FOXBOROUGH, Mass. — Maybe missing Eric Lusby had something to do with Loyola (Md.) missing last year’s NCAA tournament.
Lusby, who blew out his knee in a first-round, season-ending loss to Cornell in 2010, tried to come back last season. But after two games in 2011, it was clear he wasn’t ready to play eight months after surgery to repair a torn ACL in his right knee.
So Lusby redshirted and the Greyhounds went on to an 8-5 finish. And then at the start of this year, Loyola wasn’t even ranked.
All that might as well be ancient history, because Monday the top-seeded Greyhounds will play in the 2012 NCAA Men’s Lacrosse Championship Division I title game thanks to Lusby, who scored five goals and had an assist in a 7-5 victory against Notre Dame.
“This is great,” said Lusby, an attacker from Severna Park, Md., just about a 45-minute drive from Loyola’s campus. “This year has just been extremely fun. We’re having so much fun together and no one would have thought we have made it this far.”
This far? Since losing to Syracuse in the 1990 NCAA title game, Loyola has made 15 NCAA appearances and only once, losing to Maryland in the 1998 semifinals, have the Greyhounds made it past the quarterfinals. As an aside, the All-American goalie for Loyola was its current head coach, Charley Toomer.
His goalie Saturday, sophomore Jack Runkel, put on an all-world performance with a career-high 15 saves. He had the luxury of never trailing and holding Notre Dame twice to stretches of more than minutes without scoring.
Loyola (17-1) led 4-1 with 10:47 to halftime on Lusby’s third goal. However, the Irish bounced back with two goals in six seconds, pulling to 4-3 with 2:04 to halftime. Loyola rebuilt the lead to 5-3 when Josh Hawkins made a marvelous run from midfield and bounced in a score with 3 seconds to halftime.
Two Lusby third-quarter goals made it 7-3 and the Greyounds hung on to make their first NCAA championship game.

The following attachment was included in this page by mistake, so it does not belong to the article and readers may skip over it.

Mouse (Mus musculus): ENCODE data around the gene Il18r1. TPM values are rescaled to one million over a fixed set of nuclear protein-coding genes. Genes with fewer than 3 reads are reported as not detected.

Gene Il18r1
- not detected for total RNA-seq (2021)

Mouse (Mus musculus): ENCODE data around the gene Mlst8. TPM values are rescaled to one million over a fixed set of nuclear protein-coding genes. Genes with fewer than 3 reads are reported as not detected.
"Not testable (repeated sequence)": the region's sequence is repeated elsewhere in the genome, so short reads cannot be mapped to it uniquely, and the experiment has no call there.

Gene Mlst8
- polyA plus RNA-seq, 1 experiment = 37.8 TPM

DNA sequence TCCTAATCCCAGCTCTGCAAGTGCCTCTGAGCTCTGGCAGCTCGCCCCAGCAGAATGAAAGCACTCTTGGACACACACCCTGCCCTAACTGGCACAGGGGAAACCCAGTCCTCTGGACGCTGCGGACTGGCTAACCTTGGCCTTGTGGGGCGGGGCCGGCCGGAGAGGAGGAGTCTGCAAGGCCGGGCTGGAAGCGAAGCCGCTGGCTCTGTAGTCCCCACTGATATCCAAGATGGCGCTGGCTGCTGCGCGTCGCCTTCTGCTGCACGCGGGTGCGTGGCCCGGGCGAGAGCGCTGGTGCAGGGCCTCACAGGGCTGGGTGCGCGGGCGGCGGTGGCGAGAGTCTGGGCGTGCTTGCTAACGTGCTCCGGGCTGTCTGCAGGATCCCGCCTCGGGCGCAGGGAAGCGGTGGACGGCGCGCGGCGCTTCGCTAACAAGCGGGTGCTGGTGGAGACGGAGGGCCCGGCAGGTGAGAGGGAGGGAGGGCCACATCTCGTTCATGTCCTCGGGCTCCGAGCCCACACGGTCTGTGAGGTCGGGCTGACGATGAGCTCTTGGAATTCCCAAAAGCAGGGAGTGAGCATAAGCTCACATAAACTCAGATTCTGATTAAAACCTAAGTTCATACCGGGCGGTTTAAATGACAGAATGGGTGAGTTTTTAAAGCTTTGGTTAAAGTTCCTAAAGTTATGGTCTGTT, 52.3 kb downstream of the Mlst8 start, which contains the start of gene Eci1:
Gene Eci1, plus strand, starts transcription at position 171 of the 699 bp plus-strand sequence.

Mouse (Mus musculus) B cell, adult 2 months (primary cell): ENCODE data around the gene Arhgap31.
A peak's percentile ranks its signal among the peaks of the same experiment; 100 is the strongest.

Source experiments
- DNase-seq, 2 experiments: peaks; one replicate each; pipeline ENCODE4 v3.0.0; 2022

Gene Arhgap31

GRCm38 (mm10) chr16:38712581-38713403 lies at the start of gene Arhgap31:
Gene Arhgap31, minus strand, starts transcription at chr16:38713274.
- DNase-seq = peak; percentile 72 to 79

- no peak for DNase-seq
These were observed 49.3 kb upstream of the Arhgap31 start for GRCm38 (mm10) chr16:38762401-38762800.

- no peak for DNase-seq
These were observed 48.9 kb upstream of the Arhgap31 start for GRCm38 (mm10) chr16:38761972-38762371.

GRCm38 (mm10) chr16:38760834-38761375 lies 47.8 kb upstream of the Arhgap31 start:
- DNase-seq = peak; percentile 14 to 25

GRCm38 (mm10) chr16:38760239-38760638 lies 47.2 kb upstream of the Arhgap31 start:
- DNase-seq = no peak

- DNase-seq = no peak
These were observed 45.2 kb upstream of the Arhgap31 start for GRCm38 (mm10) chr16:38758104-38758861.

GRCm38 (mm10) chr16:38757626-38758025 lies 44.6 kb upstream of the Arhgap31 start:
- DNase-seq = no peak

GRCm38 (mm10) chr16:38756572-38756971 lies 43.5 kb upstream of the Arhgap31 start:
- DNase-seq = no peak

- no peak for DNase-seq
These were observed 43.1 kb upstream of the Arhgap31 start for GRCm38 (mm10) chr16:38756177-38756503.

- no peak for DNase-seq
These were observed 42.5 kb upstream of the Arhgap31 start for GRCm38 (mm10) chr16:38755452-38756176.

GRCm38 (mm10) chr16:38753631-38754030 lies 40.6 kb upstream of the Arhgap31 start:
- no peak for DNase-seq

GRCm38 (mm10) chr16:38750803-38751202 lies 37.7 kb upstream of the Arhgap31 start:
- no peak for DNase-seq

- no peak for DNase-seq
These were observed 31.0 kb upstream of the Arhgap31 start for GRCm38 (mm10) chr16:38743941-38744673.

“They made more plays than we did and deserved to win,” said Notre Dame coach Kevin Corrigan, whose Irish have scored exactly five goals in their season-ending losses three years in a row. “I didn’t think we played very well. There’s no quit in our guys but we just didn’t play well today.”
They took 28 shots.
It was all made easier because of Lusby, now a graduate student working on his MBA who couldn’t have been playing better when Loyola was playing Cornell in the first round in 2010. He had 20 goals and five assists in a season that ended in a flash.
“It was the third quarter. I turned the ball over. I was playing midfield then. I tried to cause a turnover but the guy split me to the inside and I tried to open up with him. My leg stuck in the ground like this and just tore everything in my knee.”
Loyola went on to lose that game 13-10 in triple overtime. And then last year the Greyhounds failed to make the NCAA tournament.
The surgery was June 7, almost two years ago. When the 2011 season started, “I knew practicing I had a lot of scar tissue in my patella tendon that I was going to have to rip through and I tried and gave it a go but it was just so painful to play. I knew I couldn’t help the team.